Sensing if dc motor is stopped

Discussion in 'General Electronics Chat' started by rousku, Sep 23, 2010.

  1. rousku

    Thread Starter New Member

    Jan 31, 2009
    I have a 250w 24V brushed dc motor. To control its rotating direction i have a hip4081 based full h-bridge driver. This motor belongs to a 80kg robot.

    The problem is that if the robot is going forward and I suddenly change direction control to reverse, the back emf will break the circuit or at least shorten the lifetime of the system. How can I sense when the motor is stopped, so the controller known when it's safe to change direction of the motor?

    I could take bicycle speedometer approach (add magnet to the wheel and so on..), but could I add some nice circuitry parallel to motor, which has digital output like stopped = 0, rotating = 1
  2. budo

    New Member

    Sep 23, 2010
    You could sense the motor current or flyback voltages.
  3. bertus


    Apr 5, 2008

    With current sensing you can tell when the motor is stopped (the current will be zero).
    With current sensing you can also tell if the motor is blocked (a higher as normal current is seen).

  4. retched

    AAC Fanatic!

    Dec 5, 2009
    Agreed. A hall sensor (opposed to a in-line high side sensor) could go right over the wire leading to the DC motor.

    If the motor is operating, you will have a signal from the sensor. When the motor has stopped, you will have no signal from the sensor.

    Many hall effect sensors contain an amp (if not most) to give a useable voltage directly from the sensor package itself.
  5. BillB3857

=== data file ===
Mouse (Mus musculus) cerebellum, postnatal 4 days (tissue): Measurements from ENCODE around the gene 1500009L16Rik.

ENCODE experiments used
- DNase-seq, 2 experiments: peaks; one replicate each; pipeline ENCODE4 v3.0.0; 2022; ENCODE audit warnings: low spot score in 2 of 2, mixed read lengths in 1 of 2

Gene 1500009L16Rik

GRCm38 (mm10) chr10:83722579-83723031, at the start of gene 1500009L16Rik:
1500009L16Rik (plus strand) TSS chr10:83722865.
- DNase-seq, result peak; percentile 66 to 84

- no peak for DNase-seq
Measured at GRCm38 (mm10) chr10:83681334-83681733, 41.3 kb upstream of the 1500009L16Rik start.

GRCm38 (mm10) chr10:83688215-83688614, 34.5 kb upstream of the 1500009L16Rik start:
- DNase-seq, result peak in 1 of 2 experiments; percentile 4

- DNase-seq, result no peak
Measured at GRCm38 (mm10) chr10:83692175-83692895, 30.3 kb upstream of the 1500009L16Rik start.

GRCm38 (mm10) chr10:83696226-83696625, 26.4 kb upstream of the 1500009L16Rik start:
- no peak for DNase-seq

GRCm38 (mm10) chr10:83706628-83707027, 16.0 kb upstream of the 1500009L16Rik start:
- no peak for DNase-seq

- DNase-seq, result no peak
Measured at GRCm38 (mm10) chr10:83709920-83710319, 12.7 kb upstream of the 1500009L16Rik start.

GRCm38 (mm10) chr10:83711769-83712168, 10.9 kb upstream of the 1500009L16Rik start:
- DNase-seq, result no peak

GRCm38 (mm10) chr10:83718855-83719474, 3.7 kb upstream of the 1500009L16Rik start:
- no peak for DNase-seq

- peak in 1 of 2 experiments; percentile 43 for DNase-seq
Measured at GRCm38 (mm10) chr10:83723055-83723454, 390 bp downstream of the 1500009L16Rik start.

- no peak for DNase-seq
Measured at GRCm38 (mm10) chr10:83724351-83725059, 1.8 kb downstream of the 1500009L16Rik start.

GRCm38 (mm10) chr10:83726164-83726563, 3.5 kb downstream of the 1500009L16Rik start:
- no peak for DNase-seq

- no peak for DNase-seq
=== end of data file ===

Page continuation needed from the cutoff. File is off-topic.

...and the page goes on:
AAC Fanatic!

    Feb 28, 2009
    If you have shut down the H-bridge, monitor motor voltage. If it is still spinning, you will see the results of the generator effect. If you are latching either the positive or negative legs of the H-Bridge in the on-state for dynamic braking, you would need to monitor current from the motor.
  6. DonQ

    Active Member

    May 6, 2009
    Actually, that only tells you that the applied torque is zero, as suggested by:

    So if the motor is stopped, the current will either be zero/low or high? (it could also actually be anywhere in between.) That probably isn't much help for the amount of effort.

    There actually is a relatively simple relationship between current, terminal voltage, torque and rotational speed, but it's not as easy as just reading the current, or voltage. It's the relationship between them.

    Depending on your level of control, what you may want to do is just always slow the motor first, then stop and finally reverse it. The best is a linear velocity change, but anything is better than what is known as "bang-bang control" (called that for a very good reason.)

    Another solution is to just introduce a time delay.